Despite the tumult, and also because of it, the poetry of this period is like a forest: abundant with trees of all sizes and variety, some that still bear fruit, some that provide succour to the weary traveller and some that are old and withering, but have seen glory once. Among these, Saif has chosen to write about eight who wielded the pen—Sauda, Dard, Mir, Ghalib, Momin, Zafar, Zauq and Daagh. The book is written in the style of a tazkira, which is a biographical dictionary cum anthology—a genre that became extremely popular in this period and are today excellent sources for literary and social environment of the time. The choice of the eight poets are entirely Saif’s. If he had chosen a completely different list of poets, one would have argued with that too. Four among Saif’s list—namely, Mir, Sauda, Dard and Ghalib—perhaps have an immutable position in Urdu poetics. The replacements for the other four, though, can have a variety of permutations, if we bring in poets like Mushafi, Qa’im Chandpuri, Shah Nasir, Jur’at, Nasikh. I bring forth this argument because the question of the quality of poetry is not raised with a critical eye in the book. It seems the pastness of the poets is certificate enough for their veneration. To add to the argument, the history of Urdu and its poets deserve to extend beyond Delhi and Lucknow centred approach, and also assess the contributions of Murshidabad, Patna, Farrukhabad, Hyderabad, Banaras, Calcutta, Surat, Aurangabad, and even places like Vellore and other cities of Karnataka and Tamil Nadu.
We can argue with Saif’s selections, but what is unarguable is the delightful reverie the poems send you in. They make you dwell and ponder and keep you from reading the book at one go. The best way to read these poems is to get lost inside a line, a thought, a wordplay, a turn of phrase, which inevitably results in the realization that poetry is a thing of true deepness that indeed is deep forever. Saif presents a selection of poems from each of the eight poets with excellent translations in English, often giving them a new reading. What is even more marvellous is the skill of the poets in infusing their poetry with so many meanings that it still echoes in the hearts of a reader two hundred years after it was written.
Beloved Delhi, though, is a heartless city. Like the beloved of our poetry: a sangdil—the stony hearted, it has cared little for the sukhanwar, the poet, or even the sukhan-fehem, the lover of poetry. Most of the graves and landmarks related to the poets have disappeared or are in a state of disrepair and dereliction. What is worse is the apathy of the people and the government to remember or commemorate these poets. Only Ghalib—has escaped this treatment, but that was not so before his centenary celebration. When Intizar Hussain visited Delhi in 1954, he reported in his book on Delhi, the difficulty in finding Ghalib’s grave. This indifference is in our blood and is not a modern habit. Bedil’s tomb, which was in his house outside the Dehli Gate, was disappearing even at Ghalib’s time. The dead, even the exalted dead, cannot withstand the relentless turpitude of time in this city.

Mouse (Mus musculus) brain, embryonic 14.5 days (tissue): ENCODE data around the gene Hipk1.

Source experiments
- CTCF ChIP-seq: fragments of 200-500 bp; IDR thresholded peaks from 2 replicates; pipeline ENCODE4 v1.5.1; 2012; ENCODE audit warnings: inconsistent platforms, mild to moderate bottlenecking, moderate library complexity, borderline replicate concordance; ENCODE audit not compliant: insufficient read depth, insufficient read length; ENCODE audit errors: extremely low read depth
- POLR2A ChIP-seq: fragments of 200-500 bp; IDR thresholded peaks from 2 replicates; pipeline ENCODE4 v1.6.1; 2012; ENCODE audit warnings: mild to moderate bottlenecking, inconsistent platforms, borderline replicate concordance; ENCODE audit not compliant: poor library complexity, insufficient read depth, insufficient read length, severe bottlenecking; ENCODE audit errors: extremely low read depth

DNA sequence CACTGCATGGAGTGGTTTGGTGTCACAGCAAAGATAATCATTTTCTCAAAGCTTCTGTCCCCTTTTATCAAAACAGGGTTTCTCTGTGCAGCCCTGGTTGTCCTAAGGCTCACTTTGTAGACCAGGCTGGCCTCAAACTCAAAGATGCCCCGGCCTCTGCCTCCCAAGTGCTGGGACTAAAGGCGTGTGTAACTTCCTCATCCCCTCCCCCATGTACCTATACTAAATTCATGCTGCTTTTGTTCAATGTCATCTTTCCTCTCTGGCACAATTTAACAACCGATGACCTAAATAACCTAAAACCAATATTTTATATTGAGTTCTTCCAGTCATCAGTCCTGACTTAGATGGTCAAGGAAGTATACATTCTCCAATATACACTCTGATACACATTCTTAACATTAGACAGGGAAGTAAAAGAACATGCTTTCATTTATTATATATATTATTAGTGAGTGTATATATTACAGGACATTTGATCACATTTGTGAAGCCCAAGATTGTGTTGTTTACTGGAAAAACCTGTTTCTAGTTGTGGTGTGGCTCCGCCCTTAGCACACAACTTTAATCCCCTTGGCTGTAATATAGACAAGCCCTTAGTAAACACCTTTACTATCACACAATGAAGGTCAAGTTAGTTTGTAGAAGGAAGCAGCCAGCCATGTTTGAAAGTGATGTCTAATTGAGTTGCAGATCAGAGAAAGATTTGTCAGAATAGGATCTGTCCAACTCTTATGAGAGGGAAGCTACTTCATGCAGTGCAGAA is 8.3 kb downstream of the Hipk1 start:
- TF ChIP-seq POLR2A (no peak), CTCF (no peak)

The loss of the cultural milieu and the literary ethos of Delhi of this period is vastly owed—to the British, some to our revisionist reformers and in recent decades to our insensitivity. This theme has a subliminal presence in Beloved Delhi, which is foregrounded at the end of the book in Anant Raina’s photographs that are simple and yet have a strange power.
I have three quibbles with Saif’s book.
First, in the chapter on Mir, Saif attributes the following popular verses to him:
Kya bood-o-bash poochhe ho Purab ke sakino
hum ko gharib jaan ke hans hans pukar ke
Dilli jo ek shehar tha aalam mein intekhaab
Rehte the muntakhib hi jahan rozgaar ke
Jisko falak ne loot ke viraan kar diya
Hum rahne wale hain usi ujde dayar ke
Popularly it has been attributed to Mir, but no serious Mir scholar believes it to be his. Saif himself writes that Ali Sardar Jafri has questioned its authorship. In a personal email conversation with Shamsur Rahman Faruqi, the author of Sher-e Shorangez—a four-volume work on Mir, told me that ‘these lines are not found in any manuscript of Mir’s. Its main source is Muhammad Husain Azad’s Ab-e Hayat. The story became “viral” (in today’s terminology) after it appeared there. Much later, a bayaz (anthology) was discovered in a small library in Agra, which claimed to have been compiled during Mir’s time. It does contain the verses and attributes them to Mir. But just because somebody attributes something to someone doesn’t prove that it is actually his. In pre-print days, Mir may not have even known of the verses, or their attribution. One or two lines in Mushafi strongly echo one line from the verses attributed to Mir.’
Second, in a minor mistake Saif confuses Delhi College’s James Thomason with some Thompson in narrating the famous incident about Ghalib and the Delhi College. Thomason, who was overseeing the administration of the College at this time, at Momin’s suggestion, invited Ghalib as a candidate for the post of a Persian master, but failed to receive him in the manner Ghalib felt befitting, which incensed the poet and the interview never took place. Thomason went on to establish a college in Roorkee that was renamed Thomason College of Civil Engineering after his death, which later became the Roorkee Engineering College and is now the IIT, Roorkee.
Third, Saif twice accuses, in the Ghalib and Daagh chapters, Shamsuddin Ahmad Khan, the Nawab of Loharu and Ferozepur Jhirka at the time and father of Daagh Dehlavi,of having duped Ghalib of his pension. This is incorrect. As can be gleaned from the letters of Ghalib, and also from the works of Ralph Russell, Khurshid Islam, Amar Farooqui et al, the pension issue was quite convoluted, but Shamsuddin Ahmad did not have any role in depriving Ghalib of his salary. The salary in question was due to the jagir awarded by the British to Ghalib’s uncle, Nasrulla Beg.Nasrulla Beg rendered his services to Lord Lake’s army during the second Anglo-Maratha War and was awarded Sonkh and Sonsa, which is near Mathura. After Nasrulla Beg’s death, the British took back Sonkh and Sonsa and instead awarded an annual pension of ten thousand rupees to the family to be paid through the revenues of Ferozepur Jhirka. At some point of time and for some reasons, it was reduced to five thousand rupees. Ghalib’s share was 750 rupees annually (62.5 rupees per month). All of this is while Ghalib is still in Agra. Sometime around 1810 (or 1812-13), Ghalib marries the daughter of Ilahi Baksh Maruf and moves to Delhi to the house of his in-laws. After his father-in-law’s death, Ghalib starts facing financial problems and it is then that his long drawn tussle with the British bureaucracy and law begins. In 1827, Ghalib leaves for Calcutta to request for restoration of the pension to the original 10000 rupees and for it to be paid directly rather than through the revenues of Ferozepur Jhirka which was accepted and Ghalib became a British pensioner for the rest of his life.
Aside from these matters, Saif’s book is a treat. He serves us an amuse bouche of verses, of stories, and of history, and like a master-chef, Saif is able to enchant us, as he is enchanted by Delhi.
Nikhil Kumar works in the corporate sector. He writes on politics, history and literature and can be contacted on Twitter: @niksez